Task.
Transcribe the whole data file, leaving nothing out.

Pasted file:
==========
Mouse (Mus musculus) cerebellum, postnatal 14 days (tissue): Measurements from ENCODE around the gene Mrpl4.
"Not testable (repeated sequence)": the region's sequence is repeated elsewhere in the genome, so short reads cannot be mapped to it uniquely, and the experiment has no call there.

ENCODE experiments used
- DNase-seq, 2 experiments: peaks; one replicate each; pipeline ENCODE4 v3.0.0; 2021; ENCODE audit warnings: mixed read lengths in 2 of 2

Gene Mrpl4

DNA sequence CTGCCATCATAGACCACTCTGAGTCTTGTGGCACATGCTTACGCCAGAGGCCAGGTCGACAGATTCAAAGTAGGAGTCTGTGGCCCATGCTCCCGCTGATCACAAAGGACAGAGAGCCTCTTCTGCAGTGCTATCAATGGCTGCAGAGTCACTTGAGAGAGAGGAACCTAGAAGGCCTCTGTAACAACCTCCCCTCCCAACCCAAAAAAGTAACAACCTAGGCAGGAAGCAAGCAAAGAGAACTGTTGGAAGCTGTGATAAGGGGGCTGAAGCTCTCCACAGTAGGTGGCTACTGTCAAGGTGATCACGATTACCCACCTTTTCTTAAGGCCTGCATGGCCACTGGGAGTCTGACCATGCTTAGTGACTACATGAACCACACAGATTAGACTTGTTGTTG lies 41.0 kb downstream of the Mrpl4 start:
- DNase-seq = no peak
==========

Mouse (Mus musculus) cerebellum, postnatal 14 days (tissue): Measurements from ENCODE around the gene Mrpl4.
"Not testable (repeated sequence)": the region's sequence is repeated elsewhere in the genome, so short reads cannot be mapped to it uniquely, and the experiment has no call there.

ENCODE experiments used
- DNase-seq, 2 experiments: peaks; one replicate each; pipeline ENCODE4 v3.0.0; 2021; ENCODE audit warnings: mixed read lengths in 2 of 2

Gene Mrpl4

DNA sequence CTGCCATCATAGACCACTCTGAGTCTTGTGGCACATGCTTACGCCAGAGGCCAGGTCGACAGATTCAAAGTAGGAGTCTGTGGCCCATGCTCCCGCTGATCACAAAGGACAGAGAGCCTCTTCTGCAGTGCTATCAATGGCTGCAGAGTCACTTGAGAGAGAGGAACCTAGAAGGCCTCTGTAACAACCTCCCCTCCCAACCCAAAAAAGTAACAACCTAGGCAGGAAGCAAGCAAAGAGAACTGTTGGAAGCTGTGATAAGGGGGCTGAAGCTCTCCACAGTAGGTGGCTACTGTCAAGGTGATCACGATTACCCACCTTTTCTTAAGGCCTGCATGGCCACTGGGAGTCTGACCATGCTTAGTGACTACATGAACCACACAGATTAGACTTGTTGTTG lies 41.0 kb downstream of the Mrpl4 start:
- DNase-seq = no peak